Arena for Contemporary African, African-American and Caribbean Art

The Zone of Proximal Development


South African artist and critic Thuli Gamedze and her brother Asher, researcher talk about ‘the zone of proximal development’ : how can you – with assistance – let grow, multiply, specialize and expand a basic familiar knowledge of art. They talk about the possible tools to reach that goal.  “In the final section when we imagine a future world, we are grounded within rigorous self-engagement, and our engagement with other peoples’ worlds helps us to think about contradiction between everyday life and the imagined.”



The zone of proximal development

A conversation between Thuli Gamedze and her broder Asher

Asher: The idea that a root is necessary for something to grow is basic. I suppose though that when we look at nature, and later, maybe the nature of things, roots come in a number of forms. These forms are often quite unlikely. For instance, there are plants that can begin to grow with only a cutting of a leaf or a stem. Similarly, the leg of a starfish can grow itself into a new starfish altogether, with the old one re-growing the missing leg. These examples are interesting for how we think about the notion of a root. Scientifically, I suppose we would be referring to DNA- the necessary makeup that can multiply in order to rebuild something from scratch.

In education, as I understand from what Asher has told me, ‘the zone of proximal development’ is somewhat of a learning equivalent of this idea. It proposes that the learning process begins from a basic familiar knowledge that then, with assistance, might grow, multiply, specialize, expand, and turn into something different but lodged in the truth of the learners existence.

Keep in mind, I am beginning my understanding of this idea from a short voice note sent to me by my brother- a tiny cutting of a leaf, the DNA of the thing, give or take some minor adjustments. Maybe I have understood him wrong, and what will grow from my understanding departs from its original meaning, but it will still grow. I don’t know. I am avoiding actually looking up the term (as an exercise in allowing the text to mimic the theoretical process it describes.)


This is an art publication though, so apart from some loose theoretical thinking, how do we apply this zone of proximal development to creative production? And when we do, what kind of art might we end up being interested in?

Asher suggests that we can look at surrealism, and he articulates the liberatory surrealism that was key in a project of liberation from the South African apartheid regime.

My first explicit engagement with ‘surrealism’ came, quite recently, through reading Robin Kelley’s Freedom Dreams: The Black Radical Imagination, in particular the chapter titled “Keepin’ it (sur)real: Dreams of the Marvelous.” Both the book and the chapter are brilliant, with the chapter investigating the multiple synergies and multi-directional influences between surrealism, art and black radical thought. Kelley looks at the way that surrealists were heavily influenced by Afro-American and African music and art practices, and the way that black music and poetry contain and espouse their own version and expressions of (what has been termed) surrealism.


Black radical thinkers Suzanne and Aime Cesaire were influenced by and, at times, embraced surrealism as a useful mode of thought and practice in anticolonial struggle. So my chosen understanding of surrealism comes from this place, emphasizing the myriad relationships between itself and black radicalism; according to the Chicago Surrealist Group (1976), it is ‘the exaltation of freedom, revolt, imagination and love… [I]t is above all a revolutionary movement. Its basic aim is to lessen and eventually to completely resolve the contradiction between everyday life and our wildest dreams.’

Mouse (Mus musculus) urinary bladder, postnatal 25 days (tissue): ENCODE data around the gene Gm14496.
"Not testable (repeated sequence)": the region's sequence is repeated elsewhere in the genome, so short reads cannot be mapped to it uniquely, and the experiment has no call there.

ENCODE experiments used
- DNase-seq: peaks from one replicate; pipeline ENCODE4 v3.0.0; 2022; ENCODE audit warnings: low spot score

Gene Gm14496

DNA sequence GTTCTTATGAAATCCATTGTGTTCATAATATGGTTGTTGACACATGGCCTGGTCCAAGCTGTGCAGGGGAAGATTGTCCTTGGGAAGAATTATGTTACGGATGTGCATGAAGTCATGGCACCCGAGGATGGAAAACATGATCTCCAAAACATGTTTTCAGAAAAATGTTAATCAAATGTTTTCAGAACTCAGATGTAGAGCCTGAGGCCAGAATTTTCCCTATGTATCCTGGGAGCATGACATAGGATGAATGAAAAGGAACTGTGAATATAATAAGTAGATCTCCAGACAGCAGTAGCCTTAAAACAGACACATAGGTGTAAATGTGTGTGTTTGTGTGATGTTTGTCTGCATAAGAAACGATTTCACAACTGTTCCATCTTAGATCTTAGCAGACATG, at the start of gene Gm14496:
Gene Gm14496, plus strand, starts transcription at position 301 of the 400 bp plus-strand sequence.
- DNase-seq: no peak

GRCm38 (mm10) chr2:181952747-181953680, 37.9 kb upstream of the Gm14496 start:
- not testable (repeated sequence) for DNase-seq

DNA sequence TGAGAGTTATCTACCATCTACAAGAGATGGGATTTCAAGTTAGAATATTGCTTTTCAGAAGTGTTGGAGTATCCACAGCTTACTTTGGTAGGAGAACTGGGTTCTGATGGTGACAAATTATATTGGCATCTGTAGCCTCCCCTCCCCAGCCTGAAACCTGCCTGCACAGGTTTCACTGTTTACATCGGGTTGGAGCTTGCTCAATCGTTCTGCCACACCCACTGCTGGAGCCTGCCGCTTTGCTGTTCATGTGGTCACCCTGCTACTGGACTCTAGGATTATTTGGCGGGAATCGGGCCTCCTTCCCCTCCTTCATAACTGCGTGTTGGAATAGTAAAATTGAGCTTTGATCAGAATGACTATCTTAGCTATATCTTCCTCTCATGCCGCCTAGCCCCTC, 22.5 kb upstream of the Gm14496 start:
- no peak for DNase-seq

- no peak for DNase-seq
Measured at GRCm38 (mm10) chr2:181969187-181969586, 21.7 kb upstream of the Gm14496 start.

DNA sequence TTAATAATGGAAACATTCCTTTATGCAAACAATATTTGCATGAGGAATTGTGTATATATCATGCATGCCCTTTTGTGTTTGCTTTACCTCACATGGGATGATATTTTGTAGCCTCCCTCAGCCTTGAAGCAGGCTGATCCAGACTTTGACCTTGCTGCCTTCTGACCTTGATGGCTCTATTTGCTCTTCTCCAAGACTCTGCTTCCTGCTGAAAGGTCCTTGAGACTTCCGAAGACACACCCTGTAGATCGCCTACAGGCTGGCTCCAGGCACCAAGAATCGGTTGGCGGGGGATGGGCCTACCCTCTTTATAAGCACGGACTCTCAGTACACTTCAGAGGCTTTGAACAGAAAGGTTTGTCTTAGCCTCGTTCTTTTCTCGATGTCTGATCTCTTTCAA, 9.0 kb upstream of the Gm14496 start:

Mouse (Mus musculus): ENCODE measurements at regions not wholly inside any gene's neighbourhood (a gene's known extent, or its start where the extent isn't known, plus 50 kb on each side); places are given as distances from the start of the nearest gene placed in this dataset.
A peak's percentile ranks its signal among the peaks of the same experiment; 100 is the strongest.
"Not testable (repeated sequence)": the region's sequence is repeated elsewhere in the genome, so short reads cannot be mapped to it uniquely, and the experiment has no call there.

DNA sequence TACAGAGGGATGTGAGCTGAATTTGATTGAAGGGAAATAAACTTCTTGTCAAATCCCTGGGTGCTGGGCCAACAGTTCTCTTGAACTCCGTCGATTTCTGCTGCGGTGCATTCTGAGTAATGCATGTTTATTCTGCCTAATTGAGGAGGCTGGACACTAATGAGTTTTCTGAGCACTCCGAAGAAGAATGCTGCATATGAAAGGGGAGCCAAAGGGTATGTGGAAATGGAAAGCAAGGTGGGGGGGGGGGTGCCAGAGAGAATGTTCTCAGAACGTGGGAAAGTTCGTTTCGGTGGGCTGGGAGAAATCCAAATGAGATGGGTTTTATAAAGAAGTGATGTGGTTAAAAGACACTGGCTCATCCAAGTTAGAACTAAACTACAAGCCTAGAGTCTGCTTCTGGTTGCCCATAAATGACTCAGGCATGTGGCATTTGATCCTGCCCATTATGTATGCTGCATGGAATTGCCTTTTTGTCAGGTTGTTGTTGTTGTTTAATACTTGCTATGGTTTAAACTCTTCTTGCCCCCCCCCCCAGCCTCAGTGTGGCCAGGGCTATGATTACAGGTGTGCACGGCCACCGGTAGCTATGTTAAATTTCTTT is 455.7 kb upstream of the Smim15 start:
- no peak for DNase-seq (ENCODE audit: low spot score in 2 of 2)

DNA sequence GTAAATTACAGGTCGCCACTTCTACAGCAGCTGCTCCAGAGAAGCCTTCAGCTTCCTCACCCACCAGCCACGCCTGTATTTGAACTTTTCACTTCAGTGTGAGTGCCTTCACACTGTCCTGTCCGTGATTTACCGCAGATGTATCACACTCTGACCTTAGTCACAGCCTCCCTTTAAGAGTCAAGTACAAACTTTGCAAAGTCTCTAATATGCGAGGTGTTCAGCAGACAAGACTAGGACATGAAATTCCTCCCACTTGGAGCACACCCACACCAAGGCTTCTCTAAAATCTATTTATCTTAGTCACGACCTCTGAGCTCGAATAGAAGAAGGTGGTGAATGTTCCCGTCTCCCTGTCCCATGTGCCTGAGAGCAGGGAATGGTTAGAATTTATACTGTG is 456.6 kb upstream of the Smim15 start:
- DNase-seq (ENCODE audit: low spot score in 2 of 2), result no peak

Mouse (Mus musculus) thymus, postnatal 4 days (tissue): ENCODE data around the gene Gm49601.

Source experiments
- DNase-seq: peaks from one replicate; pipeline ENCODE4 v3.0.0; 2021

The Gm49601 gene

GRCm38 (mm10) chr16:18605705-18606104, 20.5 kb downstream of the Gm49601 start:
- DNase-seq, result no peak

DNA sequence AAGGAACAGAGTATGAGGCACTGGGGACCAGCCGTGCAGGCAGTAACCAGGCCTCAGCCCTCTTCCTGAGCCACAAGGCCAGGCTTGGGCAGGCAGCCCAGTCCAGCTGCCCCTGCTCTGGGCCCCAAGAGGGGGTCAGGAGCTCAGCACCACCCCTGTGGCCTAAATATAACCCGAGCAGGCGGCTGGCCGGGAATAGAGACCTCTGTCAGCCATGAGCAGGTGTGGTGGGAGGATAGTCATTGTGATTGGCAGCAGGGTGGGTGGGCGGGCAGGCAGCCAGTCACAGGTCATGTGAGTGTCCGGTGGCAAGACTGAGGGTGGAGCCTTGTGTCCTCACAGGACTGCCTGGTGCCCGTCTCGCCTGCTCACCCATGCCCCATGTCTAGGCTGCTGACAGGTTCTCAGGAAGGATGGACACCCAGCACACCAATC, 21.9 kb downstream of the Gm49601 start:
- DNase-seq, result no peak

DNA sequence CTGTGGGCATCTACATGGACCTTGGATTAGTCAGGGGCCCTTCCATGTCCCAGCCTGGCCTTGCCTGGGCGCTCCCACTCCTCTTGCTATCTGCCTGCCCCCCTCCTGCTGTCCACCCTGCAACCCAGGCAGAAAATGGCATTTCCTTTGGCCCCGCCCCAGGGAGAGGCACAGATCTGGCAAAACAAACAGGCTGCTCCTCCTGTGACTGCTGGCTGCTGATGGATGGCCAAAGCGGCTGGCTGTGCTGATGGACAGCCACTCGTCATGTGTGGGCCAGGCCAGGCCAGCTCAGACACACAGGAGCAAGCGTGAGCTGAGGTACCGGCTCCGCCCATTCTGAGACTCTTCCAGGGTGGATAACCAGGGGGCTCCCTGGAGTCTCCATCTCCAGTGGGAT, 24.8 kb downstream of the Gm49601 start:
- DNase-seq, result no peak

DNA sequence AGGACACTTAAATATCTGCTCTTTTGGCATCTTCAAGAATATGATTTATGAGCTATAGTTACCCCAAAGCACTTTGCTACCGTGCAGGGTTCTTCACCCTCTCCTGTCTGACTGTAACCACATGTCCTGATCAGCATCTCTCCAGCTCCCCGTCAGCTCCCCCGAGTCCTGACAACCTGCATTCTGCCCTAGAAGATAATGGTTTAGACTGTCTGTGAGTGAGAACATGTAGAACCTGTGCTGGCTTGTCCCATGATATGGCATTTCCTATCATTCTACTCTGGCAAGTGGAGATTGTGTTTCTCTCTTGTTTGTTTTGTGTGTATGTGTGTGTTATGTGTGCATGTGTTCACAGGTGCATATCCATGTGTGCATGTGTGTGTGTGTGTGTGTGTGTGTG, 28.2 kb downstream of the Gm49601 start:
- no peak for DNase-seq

The last part of this definition – the impulse to resolve the contradiction between social reality and an emancipatory imagination – is the central element of surrealism that we will engage in the rest of this piece. In particular, we investigate how it might relate to the zone of proximal development (ZPD).

The ZPD was an educational idea developed by Lev Vygotsky in the 1930s. The ZPD is an area in which a student, with assistance from a teacher or from challenge or stimulation in a group with peers, is able to learn and understand things that are beyond or outside the scope of what they could grasp unassisted. It emerged partly as a critique of ideas about the student as an independent thinker and, taken further, in the spirit of Thuli’s root-growth idea articulated earlier in this piece, ZPD could be understood to be a critique of the notion of individual intellectual production. People need other people to learn better. The knowledge we are capable of producing collectively will always be more nuanced, far deeper and more rigorous than what we are capable of producing alone.

Collective learning spaces tend to test our own knowledge and our understandings of the world such that we are able to transcend and extend ourselves to stretch and expand our own consciousnesses.

Okay, so there are some ideas about surrealism and ZPD. What I want to do now is think about how we might embed the radical tendencies of surrealist thought and radical imagination in pedagogical practice rooted in ZPD? Let’s see…

An interesting space to think about a possible synthesis between the ZPD and surrealism is in the approach to cultural work developed by Medu Art Ensemble from the late 1970s to the early 1980s.

Seidman, Judy

Medu Art Ensemble (poster).